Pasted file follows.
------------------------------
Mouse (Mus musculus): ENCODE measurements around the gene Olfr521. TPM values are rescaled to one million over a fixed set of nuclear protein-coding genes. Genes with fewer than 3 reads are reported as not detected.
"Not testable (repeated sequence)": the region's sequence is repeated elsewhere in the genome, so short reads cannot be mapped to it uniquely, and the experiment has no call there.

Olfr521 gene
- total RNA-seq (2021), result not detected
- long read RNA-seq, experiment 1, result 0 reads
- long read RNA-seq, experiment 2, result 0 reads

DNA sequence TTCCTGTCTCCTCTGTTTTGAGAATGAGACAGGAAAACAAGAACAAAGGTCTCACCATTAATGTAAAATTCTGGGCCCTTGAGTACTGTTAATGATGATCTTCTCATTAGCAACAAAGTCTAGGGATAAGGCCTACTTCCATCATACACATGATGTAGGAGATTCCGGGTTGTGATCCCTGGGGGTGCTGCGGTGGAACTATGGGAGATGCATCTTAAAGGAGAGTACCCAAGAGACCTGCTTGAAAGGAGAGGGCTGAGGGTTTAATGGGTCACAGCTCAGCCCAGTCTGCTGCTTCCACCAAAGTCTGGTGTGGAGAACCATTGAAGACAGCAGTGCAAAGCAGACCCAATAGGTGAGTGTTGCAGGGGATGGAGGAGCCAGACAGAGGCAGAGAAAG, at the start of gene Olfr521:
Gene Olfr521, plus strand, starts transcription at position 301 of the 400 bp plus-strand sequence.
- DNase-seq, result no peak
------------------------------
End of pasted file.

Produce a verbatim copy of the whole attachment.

Mouse (Mus musculus): ENCODE measurements around the gene Olfr521. TPM values are rescaled to one million over a fixed set of nuclear protein-coding genes. Genes with fewer than 3 reads are reported as not detected.
"Not testable (repeated sequence)": the region's sequence is repeated elsewhere in the genome, so short reads cannot be mapped to it uniquely, and the experiment has no call there.

Olfr521 gene
- total RNA-seq (2021), result not detected
- long read RNA-seq, experiment 1, result 0 reads
- long read RNA-seq, experiment 2, result 0 reads

DNA sequence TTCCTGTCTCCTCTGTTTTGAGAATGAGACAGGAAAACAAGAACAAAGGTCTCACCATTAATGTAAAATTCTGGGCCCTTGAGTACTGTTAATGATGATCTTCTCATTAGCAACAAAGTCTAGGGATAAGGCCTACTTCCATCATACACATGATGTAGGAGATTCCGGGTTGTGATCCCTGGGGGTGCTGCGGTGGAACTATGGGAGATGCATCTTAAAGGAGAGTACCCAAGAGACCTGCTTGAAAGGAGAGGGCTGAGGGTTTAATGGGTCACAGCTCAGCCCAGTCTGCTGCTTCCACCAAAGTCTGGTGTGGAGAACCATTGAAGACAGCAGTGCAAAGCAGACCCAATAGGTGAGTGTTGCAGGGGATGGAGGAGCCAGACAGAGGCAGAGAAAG, at the start of gene Olfr521:
Gene Olfr521, plus strand, starts transcription at position 301 of the 400 bp plus-strand sequence.
- DNase-seq, result no peak